The 7 on 7 action taking place each week at Destrehan is a gathering of like-minded coaches.
“It’s just a glorified practice,” Destrehan coach Stephen Robicheaux said. “We are out here and nobody is keeping score. The competition is good but you are really just out here practicing. The kids like it because it’s against other people. You are never going to win or lose in 7 on 7 but you get good work.
“The teams out here do a good job. We don’t run a ‘7 on 7 defense,’ just to try and stop people. We run our defense and they all do the same. I think it’s all about competition but you also do what you do and that’s the important thing.”
“The good thing I like about it is there is no pressure to come out here and just win. All the coaches know that everybody is here to get better,” said St. James coach Robert Valdez.
Destrehan, along with St. James, Vandebilt Catholic, Brother Martin and Karr gather each Wednesday evening to take part in the 7 on 7 games.
The games are played on 40-yard fields, so two games can go on simultaneously. The fifth team sits out a game. The games rotate so that each team ends up playing four games while having one rest period. Games are approximately 25 minutes using running time.
“I’m not the biggest 7 of 7 fan in the world but I want to see our kids come out here and compete,” said first-year Vandebilt coach Lance Ledet. “I want our kids to get used to the speed on this field. There’s a lot of speed our here. If we can get used to the speed, and hopefully, when the season comes around, the game will slow down for us a bit.”
Destrehan has been hosting the 7 on 7 games for several years with most of the same teams coming back each year.
Vandebilt is the newcomer of the group, replacing Riverside Academy, which chose not to participate this summer.
“When I knew Riverside was getting out, I called ‘Robe’ (Robicheaux) and said, ‘please let me in,’” said Ledet. “What a great opportunity for my kids to compete against Destrehan, a state power, Karr, a state power, St. James, a state power, and Brother Martin’s, who’s been the semifinals twice in the last four years. What a great gauge for us to go into the fall.”
It may be a new experience for Vandebilt to compete on Destrehan’s field, but not for Ledet. He was a one-time assistant to Robicheaux with the Wildcats and was an assistant at Brother Martin before taking the head job with the Terriers.
“It’s a process,” said Ledet. “It’s going to take us some time since we didn’t have a spring (practice). We are three weeks behind the opponents out here on 7 of 7 because we didn’t have a spring. We are still installing our offense and defense. We are playing catchup but we will be OK once August rolls around.
“With me getting the job late and me coming from Brother Martin, I had to fulfill by contract there. We brought in four new coaches on the staff so it was best to get the extra days in the summer.”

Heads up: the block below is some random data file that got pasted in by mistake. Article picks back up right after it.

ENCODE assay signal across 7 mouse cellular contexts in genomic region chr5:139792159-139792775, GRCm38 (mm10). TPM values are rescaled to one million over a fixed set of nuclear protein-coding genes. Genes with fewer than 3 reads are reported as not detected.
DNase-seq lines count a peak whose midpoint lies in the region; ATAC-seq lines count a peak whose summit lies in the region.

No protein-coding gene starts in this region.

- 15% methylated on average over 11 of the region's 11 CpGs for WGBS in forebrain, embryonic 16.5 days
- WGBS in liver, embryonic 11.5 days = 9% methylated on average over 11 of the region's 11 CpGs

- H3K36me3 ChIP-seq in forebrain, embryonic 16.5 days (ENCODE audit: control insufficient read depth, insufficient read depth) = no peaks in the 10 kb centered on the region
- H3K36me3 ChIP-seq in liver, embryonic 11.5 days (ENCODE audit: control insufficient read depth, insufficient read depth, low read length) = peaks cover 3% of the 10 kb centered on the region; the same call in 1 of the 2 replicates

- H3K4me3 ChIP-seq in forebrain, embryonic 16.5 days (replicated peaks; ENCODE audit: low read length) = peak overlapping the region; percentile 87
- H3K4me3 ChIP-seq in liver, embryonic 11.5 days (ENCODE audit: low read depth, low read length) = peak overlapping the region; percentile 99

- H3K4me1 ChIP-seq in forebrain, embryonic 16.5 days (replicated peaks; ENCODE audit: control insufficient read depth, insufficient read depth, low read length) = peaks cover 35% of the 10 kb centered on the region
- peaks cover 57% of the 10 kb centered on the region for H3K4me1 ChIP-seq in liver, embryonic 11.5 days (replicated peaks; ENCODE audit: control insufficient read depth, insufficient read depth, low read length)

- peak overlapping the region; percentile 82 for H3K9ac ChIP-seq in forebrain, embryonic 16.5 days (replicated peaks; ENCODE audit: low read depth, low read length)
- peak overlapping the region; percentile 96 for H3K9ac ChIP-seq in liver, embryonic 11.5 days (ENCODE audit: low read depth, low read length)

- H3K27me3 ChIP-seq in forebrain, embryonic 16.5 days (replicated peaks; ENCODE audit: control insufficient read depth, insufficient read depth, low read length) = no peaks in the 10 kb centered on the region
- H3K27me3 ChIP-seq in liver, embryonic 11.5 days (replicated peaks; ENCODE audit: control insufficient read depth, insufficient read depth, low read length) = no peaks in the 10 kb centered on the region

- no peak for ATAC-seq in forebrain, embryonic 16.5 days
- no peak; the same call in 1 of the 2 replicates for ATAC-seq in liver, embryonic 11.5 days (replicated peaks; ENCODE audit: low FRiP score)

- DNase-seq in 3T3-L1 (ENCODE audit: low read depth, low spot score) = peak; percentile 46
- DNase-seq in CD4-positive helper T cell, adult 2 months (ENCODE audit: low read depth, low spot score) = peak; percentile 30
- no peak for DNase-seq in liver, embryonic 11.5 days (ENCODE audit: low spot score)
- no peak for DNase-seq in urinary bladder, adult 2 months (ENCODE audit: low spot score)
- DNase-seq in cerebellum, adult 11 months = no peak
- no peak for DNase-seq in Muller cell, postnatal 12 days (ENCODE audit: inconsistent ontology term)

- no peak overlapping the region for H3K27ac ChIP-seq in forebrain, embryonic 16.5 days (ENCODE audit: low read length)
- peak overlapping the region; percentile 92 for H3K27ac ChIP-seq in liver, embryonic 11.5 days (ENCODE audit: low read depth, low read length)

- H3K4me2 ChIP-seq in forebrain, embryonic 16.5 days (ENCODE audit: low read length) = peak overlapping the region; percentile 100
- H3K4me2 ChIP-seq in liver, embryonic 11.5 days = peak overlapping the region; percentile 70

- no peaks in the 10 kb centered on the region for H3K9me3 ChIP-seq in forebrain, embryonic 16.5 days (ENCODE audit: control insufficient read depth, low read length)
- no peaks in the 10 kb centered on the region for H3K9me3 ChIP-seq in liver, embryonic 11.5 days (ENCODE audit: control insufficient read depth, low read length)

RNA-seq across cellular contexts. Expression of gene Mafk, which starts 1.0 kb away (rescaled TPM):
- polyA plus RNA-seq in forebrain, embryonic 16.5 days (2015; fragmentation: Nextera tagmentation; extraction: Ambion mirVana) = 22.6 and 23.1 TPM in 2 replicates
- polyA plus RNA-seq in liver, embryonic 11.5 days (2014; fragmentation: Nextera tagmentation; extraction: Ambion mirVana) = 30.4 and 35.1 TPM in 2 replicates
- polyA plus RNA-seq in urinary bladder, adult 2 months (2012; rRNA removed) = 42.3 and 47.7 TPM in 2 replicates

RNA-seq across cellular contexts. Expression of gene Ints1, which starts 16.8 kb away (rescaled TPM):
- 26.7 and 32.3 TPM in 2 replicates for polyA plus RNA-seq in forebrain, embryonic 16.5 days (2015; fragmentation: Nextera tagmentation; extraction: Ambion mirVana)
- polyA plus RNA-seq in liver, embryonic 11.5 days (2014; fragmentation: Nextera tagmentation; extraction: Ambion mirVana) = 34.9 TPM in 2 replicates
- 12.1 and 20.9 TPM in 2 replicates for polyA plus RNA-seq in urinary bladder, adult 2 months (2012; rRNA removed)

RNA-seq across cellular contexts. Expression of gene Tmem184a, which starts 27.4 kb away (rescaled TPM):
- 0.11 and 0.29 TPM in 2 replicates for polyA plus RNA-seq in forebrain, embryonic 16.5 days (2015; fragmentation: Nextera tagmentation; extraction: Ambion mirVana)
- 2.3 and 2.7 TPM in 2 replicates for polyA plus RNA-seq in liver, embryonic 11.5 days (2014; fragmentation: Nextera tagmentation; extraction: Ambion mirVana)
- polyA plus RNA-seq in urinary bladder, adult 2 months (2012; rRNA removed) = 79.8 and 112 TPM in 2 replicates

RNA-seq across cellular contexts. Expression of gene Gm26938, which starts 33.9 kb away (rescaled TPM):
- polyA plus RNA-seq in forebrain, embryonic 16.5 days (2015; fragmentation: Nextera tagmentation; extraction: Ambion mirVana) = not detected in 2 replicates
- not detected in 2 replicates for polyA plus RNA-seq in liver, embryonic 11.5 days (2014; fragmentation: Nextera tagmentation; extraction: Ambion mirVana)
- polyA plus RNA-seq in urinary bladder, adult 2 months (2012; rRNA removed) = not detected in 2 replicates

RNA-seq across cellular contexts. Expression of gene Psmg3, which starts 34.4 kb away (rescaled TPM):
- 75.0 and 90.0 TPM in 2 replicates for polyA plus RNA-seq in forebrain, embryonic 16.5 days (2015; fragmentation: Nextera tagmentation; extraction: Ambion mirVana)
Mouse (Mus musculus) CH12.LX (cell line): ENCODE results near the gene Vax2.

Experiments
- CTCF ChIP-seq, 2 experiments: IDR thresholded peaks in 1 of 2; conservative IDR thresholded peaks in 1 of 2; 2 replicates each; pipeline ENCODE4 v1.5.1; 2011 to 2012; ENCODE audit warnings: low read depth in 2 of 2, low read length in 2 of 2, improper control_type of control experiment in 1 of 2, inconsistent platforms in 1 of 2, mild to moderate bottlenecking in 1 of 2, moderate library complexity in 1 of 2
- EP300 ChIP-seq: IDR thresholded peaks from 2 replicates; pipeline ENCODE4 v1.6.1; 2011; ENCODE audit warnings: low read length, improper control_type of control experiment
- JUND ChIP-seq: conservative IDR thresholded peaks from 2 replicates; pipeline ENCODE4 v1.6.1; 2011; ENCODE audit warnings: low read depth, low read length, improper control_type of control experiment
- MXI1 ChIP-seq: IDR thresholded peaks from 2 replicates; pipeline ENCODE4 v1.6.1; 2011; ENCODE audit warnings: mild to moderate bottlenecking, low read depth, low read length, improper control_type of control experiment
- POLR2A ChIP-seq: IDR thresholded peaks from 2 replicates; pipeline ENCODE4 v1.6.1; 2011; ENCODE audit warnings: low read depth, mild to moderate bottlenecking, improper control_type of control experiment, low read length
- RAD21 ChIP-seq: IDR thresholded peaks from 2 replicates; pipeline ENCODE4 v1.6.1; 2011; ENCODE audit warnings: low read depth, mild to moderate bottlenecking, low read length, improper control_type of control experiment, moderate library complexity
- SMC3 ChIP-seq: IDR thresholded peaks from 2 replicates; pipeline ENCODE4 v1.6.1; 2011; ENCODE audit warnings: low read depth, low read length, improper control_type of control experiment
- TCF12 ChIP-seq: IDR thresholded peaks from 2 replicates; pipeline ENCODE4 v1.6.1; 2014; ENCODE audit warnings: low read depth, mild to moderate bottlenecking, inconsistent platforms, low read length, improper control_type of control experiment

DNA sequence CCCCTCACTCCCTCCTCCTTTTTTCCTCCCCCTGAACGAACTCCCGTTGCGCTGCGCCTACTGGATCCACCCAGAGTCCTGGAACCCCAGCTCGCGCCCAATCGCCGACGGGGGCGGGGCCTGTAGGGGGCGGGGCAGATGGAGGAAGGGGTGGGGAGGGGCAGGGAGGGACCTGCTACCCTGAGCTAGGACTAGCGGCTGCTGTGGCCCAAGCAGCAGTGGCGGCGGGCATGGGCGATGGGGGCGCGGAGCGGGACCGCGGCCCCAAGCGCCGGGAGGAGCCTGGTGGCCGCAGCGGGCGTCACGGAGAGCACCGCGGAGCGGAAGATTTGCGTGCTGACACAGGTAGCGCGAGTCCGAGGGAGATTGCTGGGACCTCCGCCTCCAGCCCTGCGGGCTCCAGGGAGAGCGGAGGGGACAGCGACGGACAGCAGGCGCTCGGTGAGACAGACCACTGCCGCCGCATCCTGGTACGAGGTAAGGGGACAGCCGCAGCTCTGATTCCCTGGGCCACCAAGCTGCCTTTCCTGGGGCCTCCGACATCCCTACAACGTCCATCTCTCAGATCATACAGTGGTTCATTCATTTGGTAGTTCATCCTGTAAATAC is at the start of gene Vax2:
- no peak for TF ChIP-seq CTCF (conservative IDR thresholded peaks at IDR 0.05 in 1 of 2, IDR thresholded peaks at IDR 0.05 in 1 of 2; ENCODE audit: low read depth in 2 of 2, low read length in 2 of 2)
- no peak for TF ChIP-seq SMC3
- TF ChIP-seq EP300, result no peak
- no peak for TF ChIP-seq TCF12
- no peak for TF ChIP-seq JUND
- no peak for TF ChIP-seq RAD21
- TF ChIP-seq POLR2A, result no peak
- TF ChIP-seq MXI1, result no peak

So, like Ledet, the other coaches taking part in 7 on 7 play at Destrehan know what it’s all about.
“I just think it’s something we have been doing for a number of years and it’s just gone on from year to year. I think people like coming here because it’s turf and it lends itself in case you have a rainy day, you never have to cancel,” said Robicheaux.
While Robicheaux describes the 7 on 7 play as a glorified practice, valuable experience is gained, particularly with the passing game so prevalent in high school football these days.
“The biggest thing is just getting timing and working on rhythm” Valdez said. “Sometimes you may have a tall kid that runs a route different from a shorter kid or faster kid. A quarterback has to be able to see those things.
“Defensively, it’s being able to try to carry you assignments, break on the ball and have fast reactions.”
For teams with smaller rosters many times the best athletes play on both sides of the ball. Because of that, Valdez said, a team can’t match up it’s best players against one another. A team’ top receiver, for example, may also be its best defensive back.
“Sometimes, with our numbers, we are not going to be able to work our best on best. So, we are going to go against their best. They will see the best we’ve got,” said Valdez.
One are where the coaches may disagree a bit is taking part in 7 on 7 tournaments besides taking part in the weekly event at Destrehan.
“I like to keep my kids busy that way I can keep my eyes on them,” said Valdez, one of the coaches who likes his team to compete in weekend tournaments. “I know what they are doing and see their progression. Now, if you want to be competitive, you almost have to be able to make that sacrifice and commitment to do this year round.”
“We spend our mornings lifting weights from 7:30 to about 10:45. We practice Monday through Wednesday in the a.m. and do our team and group stuff and we come out here every Wednesday afternoon,” said Ledet, whose team doesn’t take part in weekend tournaments.
Robicheaux is in accord with his former assistant coach.
“Our kids work their butts off for four days a week and that’s all we ask – Monday through Thursday and we give them their weekends off,” said Robicheaux, whose teams have never taken part in tournaments.